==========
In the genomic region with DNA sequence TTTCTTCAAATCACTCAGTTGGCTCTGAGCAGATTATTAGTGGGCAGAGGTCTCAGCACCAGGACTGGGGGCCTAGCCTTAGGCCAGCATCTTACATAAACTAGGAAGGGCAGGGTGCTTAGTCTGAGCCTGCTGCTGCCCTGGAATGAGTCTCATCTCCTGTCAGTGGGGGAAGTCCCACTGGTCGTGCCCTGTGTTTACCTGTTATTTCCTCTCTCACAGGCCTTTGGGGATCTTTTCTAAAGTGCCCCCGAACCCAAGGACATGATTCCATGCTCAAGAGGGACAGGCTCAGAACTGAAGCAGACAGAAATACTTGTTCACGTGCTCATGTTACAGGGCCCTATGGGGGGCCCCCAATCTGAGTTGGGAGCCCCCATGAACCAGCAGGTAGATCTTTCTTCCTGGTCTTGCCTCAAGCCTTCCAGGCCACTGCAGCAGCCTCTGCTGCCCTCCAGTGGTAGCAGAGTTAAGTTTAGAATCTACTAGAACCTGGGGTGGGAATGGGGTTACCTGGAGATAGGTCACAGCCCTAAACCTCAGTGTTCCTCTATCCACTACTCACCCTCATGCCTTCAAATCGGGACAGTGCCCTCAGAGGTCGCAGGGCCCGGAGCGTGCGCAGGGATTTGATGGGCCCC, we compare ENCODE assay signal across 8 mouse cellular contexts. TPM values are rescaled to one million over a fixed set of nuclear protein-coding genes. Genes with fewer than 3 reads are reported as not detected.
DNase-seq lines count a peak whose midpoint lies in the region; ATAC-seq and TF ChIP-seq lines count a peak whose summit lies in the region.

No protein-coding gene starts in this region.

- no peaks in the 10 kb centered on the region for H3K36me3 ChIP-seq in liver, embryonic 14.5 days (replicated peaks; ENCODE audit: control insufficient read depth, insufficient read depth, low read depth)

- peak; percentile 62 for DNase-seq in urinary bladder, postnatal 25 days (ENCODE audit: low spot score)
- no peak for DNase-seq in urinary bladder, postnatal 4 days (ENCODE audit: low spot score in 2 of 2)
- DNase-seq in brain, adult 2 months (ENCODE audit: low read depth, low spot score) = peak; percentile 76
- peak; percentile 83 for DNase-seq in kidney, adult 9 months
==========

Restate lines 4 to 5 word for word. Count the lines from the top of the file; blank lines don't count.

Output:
- no peaks in the 10 kb centered on the region for H3K36me3 ChIP-seq in liver, embryonic 14.5 days (replicated peaks; ENCODE audit: control insufficient read depth, insufficient read depth, low read depth)

- peak; percentile 62 for DNase-seq in urinary bladder, postnatal 25 days (ENCODE audit: low spot score)